Health & Safety

December 13, 2013

Getting muddy good for fitness, camaraderie, charity

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Staff Sgt. Carrie M. Peasinger
452 AMW public affairs

Covered in mud from head to toe are from left, Staff Sgt. Ashley Desgrange, 9th Space Operations Squadron, Vandenberg Air Force Base, Calif.; Tech. Sgt. Charles Fine and Staff Sgt. Jason Buccat, 452nd Communications Squadron, March Air Reserve Base, Calif.; Tech. Sgt. Senna Imura, 452nd Airlift Control Flight, March ARB; civilian Jessica Johnson and Staff Sgt. Carrie Peasinger, 452nd Air Mobility Wing, March ARB. The team, named ‘buckets of fun’ and consisting entirely of first-time mud runners, celebrates as its members make it through the Tough Mudder obstacle course held in Temecula, Calif., November 2013.

Sinking into muddy pits, getting electrical shocks and jumping into dumpsters filled with ice—Sound like a way to spend your Saturday morning?

Mud runs are now the fastest growing fitness activity popping up everywhere around the country, with hundreds of thousands of participants paying to partake in these grueling obstacle courses. Part of the appeal is that events are aimed more on the experience and personal challenge than on keeping time, as in a traditional race.

Many Airmen, from March Air Reserve Base, Calif., who have run in these are discovering that they enjoy the events and will gladly pay to do it again.

“Participating in a mud run is different than just going on a run,” said Senior Master Sgt. William Ray, 50th Aerial Port Squadron first sergeant. “It’s an extra challenge that combines running with challenging obstacles and team-work,” said Ray, who has completed two Tough Mudder events and has plans to complete another in April.

A Tough Mudder is a popular, obstacle course, mud event ranging from ten to twelve miles in distance with obstacles placed approximately every half mile. For example, there is an obstacle called the Arctic Enima where athletes jump into a dumpster filled with ice, brrrrr. Another is called the Electric Eel, where you crawl on your stomach through mud while going under planks with live electrical wires dangling down. It’s a ‘shocking’ experience to say the least.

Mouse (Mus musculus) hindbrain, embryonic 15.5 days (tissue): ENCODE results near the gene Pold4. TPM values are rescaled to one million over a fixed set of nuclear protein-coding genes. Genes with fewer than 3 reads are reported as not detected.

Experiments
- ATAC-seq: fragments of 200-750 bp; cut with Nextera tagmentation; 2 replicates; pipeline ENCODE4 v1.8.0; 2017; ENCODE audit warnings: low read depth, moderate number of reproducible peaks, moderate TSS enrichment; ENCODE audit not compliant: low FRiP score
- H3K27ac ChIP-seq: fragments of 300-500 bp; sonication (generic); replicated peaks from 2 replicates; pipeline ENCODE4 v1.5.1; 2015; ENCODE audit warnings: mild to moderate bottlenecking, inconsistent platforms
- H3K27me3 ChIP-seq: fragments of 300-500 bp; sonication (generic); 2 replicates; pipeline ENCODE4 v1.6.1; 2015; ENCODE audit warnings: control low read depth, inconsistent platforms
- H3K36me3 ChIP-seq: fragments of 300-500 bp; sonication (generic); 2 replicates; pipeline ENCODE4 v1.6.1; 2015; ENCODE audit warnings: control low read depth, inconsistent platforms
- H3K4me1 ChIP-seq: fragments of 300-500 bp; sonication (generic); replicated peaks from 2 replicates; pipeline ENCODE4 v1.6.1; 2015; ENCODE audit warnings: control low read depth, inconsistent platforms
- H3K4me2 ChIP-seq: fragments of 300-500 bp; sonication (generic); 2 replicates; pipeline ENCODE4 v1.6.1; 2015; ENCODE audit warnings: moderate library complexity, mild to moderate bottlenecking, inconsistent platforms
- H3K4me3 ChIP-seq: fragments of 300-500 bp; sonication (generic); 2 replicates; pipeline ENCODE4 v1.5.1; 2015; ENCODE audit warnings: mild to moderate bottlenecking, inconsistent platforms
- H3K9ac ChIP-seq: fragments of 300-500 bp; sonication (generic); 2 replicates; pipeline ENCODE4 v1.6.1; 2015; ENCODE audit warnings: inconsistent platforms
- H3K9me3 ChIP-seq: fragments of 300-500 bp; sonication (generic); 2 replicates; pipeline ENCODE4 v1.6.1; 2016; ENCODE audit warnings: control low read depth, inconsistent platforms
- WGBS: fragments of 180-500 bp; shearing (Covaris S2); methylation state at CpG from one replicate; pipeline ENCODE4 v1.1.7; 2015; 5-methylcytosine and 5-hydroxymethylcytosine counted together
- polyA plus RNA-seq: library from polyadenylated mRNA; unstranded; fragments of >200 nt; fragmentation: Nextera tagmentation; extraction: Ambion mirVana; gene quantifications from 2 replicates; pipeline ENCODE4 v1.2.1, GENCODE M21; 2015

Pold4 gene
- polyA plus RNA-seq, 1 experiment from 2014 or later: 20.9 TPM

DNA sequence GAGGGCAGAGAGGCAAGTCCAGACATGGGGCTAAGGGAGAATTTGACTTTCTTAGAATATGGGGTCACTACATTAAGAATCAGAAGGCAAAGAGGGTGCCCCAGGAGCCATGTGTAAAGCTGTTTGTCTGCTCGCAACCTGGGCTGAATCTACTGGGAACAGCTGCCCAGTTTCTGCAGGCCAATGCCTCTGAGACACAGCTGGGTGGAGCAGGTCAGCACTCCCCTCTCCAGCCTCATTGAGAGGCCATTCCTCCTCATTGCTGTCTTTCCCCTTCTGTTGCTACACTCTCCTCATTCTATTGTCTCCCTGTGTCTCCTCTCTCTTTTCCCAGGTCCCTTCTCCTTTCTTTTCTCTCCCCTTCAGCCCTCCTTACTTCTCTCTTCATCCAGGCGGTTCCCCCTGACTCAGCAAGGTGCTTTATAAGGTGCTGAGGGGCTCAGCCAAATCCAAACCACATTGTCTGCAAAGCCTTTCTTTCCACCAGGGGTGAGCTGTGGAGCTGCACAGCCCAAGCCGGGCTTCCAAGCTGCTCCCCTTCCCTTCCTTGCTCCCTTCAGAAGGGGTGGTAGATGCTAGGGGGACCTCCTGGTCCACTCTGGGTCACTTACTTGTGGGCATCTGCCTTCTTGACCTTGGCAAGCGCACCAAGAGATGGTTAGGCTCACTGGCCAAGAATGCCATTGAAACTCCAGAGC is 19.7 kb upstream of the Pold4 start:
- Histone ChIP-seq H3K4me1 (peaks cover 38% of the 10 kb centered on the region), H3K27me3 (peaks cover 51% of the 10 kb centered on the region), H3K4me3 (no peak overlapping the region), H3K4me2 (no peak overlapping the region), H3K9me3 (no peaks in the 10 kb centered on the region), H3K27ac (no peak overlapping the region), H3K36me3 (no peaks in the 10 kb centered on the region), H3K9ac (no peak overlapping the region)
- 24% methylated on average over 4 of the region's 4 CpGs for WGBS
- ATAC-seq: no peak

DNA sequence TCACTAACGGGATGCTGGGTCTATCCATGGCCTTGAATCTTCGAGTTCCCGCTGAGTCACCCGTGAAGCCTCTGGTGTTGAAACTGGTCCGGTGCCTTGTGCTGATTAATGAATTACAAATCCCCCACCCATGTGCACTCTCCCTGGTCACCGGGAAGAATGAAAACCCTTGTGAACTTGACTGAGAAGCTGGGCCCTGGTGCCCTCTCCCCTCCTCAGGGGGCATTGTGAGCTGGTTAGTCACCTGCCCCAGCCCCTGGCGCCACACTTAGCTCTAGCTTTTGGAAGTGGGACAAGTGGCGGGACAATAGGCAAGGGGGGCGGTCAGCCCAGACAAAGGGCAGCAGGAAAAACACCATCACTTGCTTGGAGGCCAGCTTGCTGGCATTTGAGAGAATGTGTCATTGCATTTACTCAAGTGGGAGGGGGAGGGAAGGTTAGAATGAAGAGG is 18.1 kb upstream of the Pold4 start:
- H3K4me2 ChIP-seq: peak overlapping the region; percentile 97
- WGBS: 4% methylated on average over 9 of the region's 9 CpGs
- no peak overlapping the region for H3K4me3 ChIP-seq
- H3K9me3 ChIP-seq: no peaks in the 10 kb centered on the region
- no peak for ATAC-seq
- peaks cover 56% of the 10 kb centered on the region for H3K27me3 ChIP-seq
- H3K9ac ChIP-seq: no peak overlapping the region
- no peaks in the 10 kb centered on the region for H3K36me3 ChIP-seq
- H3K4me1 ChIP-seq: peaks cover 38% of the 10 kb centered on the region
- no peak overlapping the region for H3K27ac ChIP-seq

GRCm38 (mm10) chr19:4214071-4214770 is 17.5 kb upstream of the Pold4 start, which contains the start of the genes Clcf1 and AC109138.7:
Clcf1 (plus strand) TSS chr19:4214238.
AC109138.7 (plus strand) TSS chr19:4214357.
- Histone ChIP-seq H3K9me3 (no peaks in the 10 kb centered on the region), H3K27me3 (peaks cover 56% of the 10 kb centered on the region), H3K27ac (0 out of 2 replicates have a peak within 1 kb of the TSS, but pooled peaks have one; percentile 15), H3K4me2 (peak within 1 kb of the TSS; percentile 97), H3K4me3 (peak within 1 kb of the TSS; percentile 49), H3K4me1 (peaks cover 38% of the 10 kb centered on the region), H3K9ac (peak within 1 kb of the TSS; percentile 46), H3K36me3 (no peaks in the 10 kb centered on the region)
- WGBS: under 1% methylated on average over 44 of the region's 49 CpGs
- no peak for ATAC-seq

“As a first sergeant I strive to do the best I can to lead by example, and staying Fit to Fight is an important part,” said Ray. “So, this challenge gave me motivation to train in a new way that I wouldn’t normally do, pushing myself to new limits.”

Tech. Sgt. Senna Imura, 452nd Airlift Control Flight, is another who enjoys the challenges.

“The Arctic Enema chilled my body to the bone! I can’t believe I paid money to put my body through that. I had to give myself a pep talk before a friend and I jumped in together,” Imura said. “I paid and registered, to give myself a new challenge and for something fun to do with a group of friends.”

Imura, who completed her first mud run with a group of four other Airman and one civilian friend at the San Diego Tough Mudder earlier this month, said the course helps build camaraderie.

According to its website, one of the Tough Mudders’ pledges is to help fellow mudders complete the course, which Imura said reminds her of her military responsibility to be a good wingman.

Another part of the Tough Mudder pledge that made the event appeal to her was that each mudder understands that the event is a challenge, not a race, said Imura.

“So my team and I helped each other through obstacles and stuck together through the course.

The appeal and popularity to complete a mud run goes beyond fitness and camaraderie to help a charity. Tough Mudders, in particular, benefit the Wounded Warrior Project, and to date, have raised more than $6 million, which the project uses to support thousands of warriors returning from the battlefield.

“It feels good participating in an event that supports a good cause,” said Ray.

The March ARB Company Grade Officers Association helps raise money for charities by being involved with the Defenders’ Dash Mud Run, an annual event that consists of a three to five mile course with 12 to 23 obstacles.

“Partnering with this event has been a great experience. Not only does it serve as a great way to fundraise, in order to help others in need, but it’s also a fun event to participate in or watch and cheer others along,” said Capt. Martin Lim, flight commander, 752nd Aircraft Maintenance Squadron, who is a seasoned mudder, having completed five different runs so far.

Money raised from the Defenders’ Dash Mud Run is donated to the Wounded Warrior Project and a March ARB charity called Operation Warm Heart, which provides gift baskets to March military and civilian workers who may need extra assistance during the holidays.

“Participating in a mud run guarantees you will get dirty, but it also helps to give you a new fitness challenge, build bonds with new and existing friends and raise money for charity,” Lim said. “Sounds like a great way to spend a Saturday morning!”




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